The Monitor Movie Guide

Red stars denote the reviews of Monitor movie critic David Sterritt unless otherwise noted. Ratings and comments by the Monitor panel ( blue stars) reflect the sometimes diverse views of at least three other moviegoers. Information on violence, drugs, sex/nudity, and profanity is compiled by the Monitor panel.


David Sterritt Monitor Panel Meaning

**** **** Excellent

*** *** Good

** ** Fair

* * Poor

DUD DUD The Worst


Autumn in New York (PG-13)

Director: Joan Chen. With Richard Gere, Winona Ryder, Anthony LaPaglia, Jillian Hennessey. (105 min.) * Richard Gere plays Will, an aging skirt-chaser who falls for Charlotte, a sweet 20-something woman (Ryder) who has a terminal illness. Already, this flat storyline has problems. There's no on-screen chemistry between Gere and Ryder, and the lines are so sappy you'll want to burst out in laughter. Gere's character also fathered a child - whom he abandoned - years ago. She's grown up now and pregnant. Will Charlotte live and will Gere reunite with his daughter? By the time this insipid melodrama ends, you'll either be asleep or you probably won't care. By Lisa Leigh Parney ** Harmless, romantic distraction, no sparks, done before.

Sex/Nudity: 1 suggestive scene and 2 of implied sex. Violence: None. Profanity: 10 expressions, mostly harsh. Drugs: 6 scenes with alcohol and/or tobacco, 2 references to drug use.

The Ballad of Ramblin' Jack (Not rated)

Director: Aiyana Elliott. With Ramblin' Jack Elliott, Pete Seeger, Dave Van Ronk, Arlo Guthrie, Odetta, Kris Kristofferson. (105 min.) *** The life and times of folk singer Ramblin' Jack Elliott, capturing his public persona - part cowboy, part hobo, part folkloric researcher, part barroom raconteur - and glimpses of the private individual who's been playing this self-invented role since the 1950s. Some of the archival and interview footage is priceless, and the documentary gains extra interest from the fact that Elliott's daughter directed it, using it as a way to gain some of the fatherly attention she didn't get while growing up.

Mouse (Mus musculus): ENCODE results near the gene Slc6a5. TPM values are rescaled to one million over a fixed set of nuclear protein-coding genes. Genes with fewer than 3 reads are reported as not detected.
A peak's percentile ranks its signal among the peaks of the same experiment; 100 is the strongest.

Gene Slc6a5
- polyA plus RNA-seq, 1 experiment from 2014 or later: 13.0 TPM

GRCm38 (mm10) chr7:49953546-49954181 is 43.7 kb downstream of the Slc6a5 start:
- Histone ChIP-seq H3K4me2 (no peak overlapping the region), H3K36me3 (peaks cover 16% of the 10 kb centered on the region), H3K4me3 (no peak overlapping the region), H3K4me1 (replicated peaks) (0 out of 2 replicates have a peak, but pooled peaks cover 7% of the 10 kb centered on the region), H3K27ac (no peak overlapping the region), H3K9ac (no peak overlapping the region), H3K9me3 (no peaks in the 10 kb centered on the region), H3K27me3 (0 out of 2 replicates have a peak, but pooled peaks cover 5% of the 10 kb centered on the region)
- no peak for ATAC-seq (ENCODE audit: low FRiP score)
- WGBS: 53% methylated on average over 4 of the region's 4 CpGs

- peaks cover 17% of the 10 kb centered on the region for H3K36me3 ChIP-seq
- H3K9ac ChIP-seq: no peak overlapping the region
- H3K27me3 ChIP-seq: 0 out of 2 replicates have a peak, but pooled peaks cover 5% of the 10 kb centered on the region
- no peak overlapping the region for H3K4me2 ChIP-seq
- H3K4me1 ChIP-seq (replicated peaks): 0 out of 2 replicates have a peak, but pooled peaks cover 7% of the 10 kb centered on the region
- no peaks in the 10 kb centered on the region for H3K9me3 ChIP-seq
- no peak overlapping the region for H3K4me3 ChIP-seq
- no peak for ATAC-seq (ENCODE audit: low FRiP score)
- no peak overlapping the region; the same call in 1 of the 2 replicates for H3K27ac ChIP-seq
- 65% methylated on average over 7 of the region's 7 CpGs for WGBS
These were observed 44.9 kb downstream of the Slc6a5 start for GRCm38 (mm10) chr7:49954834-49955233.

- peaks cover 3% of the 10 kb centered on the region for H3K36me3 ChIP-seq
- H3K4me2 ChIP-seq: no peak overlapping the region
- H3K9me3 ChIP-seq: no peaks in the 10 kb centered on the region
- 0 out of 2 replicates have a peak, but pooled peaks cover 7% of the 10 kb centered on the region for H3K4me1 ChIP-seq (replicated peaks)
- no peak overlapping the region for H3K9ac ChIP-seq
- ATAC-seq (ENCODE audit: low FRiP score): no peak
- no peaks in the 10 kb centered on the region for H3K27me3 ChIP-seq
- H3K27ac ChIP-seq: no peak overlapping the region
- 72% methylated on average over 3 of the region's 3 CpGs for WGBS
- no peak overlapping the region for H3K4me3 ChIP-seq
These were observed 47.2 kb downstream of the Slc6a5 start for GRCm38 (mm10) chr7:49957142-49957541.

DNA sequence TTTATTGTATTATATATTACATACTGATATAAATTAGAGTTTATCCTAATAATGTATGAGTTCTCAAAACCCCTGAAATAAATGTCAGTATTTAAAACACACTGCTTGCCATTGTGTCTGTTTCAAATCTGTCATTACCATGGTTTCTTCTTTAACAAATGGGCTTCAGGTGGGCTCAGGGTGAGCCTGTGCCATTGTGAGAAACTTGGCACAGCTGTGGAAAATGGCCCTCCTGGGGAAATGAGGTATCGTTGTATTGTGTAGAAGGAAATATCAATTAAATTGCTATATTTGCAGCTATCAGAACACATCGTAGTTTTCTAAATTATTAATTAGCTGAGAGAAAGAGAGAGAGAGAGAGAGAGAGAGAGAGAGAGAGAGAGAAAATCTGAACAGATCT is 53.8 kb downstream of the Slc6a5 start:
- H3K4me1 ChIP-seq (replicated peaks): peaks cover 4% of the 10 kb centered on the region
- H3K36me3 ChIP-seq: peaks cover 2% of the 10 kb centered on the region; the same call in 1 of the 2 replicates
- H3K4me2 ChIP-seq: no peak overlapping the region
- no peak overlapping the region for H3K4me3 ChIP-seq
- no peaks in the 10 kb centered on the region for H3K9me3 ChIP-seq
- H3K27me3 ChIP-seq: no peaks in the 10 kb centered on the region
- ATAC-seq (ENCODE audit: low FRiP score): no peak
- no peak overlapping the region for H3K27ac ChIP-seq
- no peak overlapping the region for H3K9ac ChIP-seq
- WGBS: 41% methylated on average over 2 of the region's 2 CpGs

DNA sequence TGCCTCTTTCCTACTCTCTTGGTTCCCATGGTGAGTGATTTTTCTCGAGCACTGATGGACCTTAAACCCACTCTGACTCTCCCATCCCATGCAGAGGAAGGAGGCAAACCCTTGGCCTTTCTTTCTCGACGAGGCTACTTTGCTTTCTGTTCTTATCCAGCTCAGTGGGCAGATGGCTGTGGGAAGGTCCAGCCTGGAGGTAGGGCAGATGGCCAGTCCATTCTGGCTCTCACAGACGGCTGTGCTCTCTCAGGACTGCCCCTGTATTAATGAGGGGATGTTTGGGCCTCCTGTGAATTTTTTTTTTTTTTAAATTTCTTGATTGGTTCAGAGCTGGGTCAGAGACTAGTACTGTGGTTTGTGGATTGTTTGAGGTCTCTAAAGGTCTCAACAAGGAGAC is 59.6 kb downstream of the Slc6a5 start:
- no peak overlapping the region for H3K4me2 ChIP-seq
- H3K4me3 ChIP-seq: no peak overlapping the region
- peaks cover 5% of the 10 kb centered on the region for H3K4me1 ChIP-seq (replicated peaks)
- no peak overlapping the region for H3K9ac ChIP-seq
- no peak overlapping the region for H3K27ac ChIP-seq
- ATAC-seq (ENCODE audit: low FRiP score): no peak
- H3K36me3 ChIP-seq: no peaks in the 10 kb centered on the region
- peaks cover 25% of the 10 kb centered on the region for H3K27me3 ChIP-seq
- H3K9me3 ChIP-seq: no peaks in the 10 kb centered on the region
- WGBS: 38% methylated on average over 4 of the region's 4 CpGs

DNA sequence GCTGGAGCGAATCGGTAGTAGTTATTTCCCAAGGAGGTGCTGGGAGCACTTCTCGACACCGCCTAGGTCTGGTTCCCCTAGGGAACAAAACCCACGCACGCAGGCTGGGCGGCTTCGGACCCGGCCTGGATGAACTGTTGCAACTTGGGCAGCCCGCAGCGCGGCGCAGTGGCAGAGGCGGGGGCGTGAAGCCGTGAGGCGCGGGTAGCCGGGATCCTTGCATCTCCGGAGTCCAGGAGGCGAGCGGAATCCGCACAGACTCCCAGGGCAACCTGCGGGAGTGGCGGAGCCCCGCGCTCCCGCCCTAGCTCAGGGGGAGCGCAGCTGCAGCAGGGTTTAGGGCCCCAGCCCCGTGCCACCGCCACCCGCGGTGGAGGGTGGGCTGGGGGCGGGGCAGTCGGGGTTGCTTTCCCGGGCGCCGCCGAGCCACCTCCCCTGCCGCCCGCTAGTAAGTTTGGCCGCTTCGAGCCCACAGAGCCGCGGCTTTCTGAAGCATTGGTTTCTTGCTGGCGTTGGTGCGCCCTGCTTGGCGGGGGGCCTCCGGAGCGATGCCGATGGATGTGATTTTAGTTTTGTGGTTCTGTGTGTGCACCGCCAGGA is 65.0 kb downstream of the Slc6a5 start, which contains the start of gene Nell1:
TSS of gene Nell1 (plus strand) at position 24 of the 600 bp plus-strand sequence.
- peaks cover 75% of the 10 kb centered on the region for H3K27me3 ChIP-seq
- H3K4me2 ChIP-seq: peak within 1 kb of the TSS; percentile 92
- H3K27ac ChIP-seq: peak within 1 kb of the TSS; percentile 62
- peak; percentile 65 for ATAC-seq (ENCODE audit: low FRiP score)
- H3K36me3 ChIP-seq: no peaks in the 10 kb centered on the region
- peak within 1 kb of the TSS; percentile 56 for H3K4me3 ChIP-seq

The Cell (R)

Director: Tarsem Singh. With Jennifer Lopez, Vince Vaughn, Vincent D'Onofrio, Marianne Jean-Baptiste, Jake Weber, Dylan Baker. (107 min.) *1/2 Watching "The Cell" is like being stuck in a psychedelic-washed nightmare. A comatose serial killer alone knows where his last live victim waits, so the FBI asks a child psychotherapist to enter the murderer's mind using a new technology. The story's not clever or scary so much as it is unpleasant and grisly with scenes of stabbings, an evisceration, and other such lovely excesses. Why is inhabiting the thoughts of a killer supposed to be entertaining? Bottom line: it's not. By Katherine Dillin

Claire Dolan (Not rated)

Director: Lodge Kerrigan. With Katrin Cartlidge, Vincent D'Onofrio. (95 min.) *** The dark-toned tale of a young woman working as a prostitute to help her ailing mother and pay off an old debt. Kerrigan's style is too controlled and chilly to bring across the passion he clearly feels for his subject, which is ironic, since his earlier "Clean, Shaven" is a marvel of imaginative energy. He remains a screen artist of uncommon talent, however.

Godzilla 2000 (PG)

Director: Takao Okawara. With Takehiro Murata, Naomi Nishida, Mayu Suzuki, Hiroshi Abe, Shir Sano. (97 min.) ** You want campy? Look no further than that great beast from Japan, Godzilla. The thick-skinned fella from the Toho film company swats away military missiles and tangles ferociously with an alien spacecraft. Only a scientist and his daughter who make up the Godzilla Prediction Network side with the radioactive lizard. The dubbed dialogue is as off-cue as ever, and the intentionally (we hope) terrible lines and super-fake special effects are side-splittingly funny. Amazingly, this movie stirs up some monster-size fun. By Katherine Dillin

The Opportunists (R)

Director: Myles Connell. With Christopher Walken, Peter McDonald, John Ortiz, Donal Logue, Cyndi Lauper, Tom Noonan. (89 min.) **1/2 A safecracker, who's done jailtime, finds life as a law-abiding car mechanic doesn't pay the bills. When some local dim bulbs equally desperate for cash propose a scheme for unearned dough, the ex-con considers taking another crack at the crooked path. Not a whole lot happens here, but the gentle and humorous story is ultimately about charity. Walken makes this movie's little engine purr. By Katherine Dillin *** Amiable, modest, fun casting.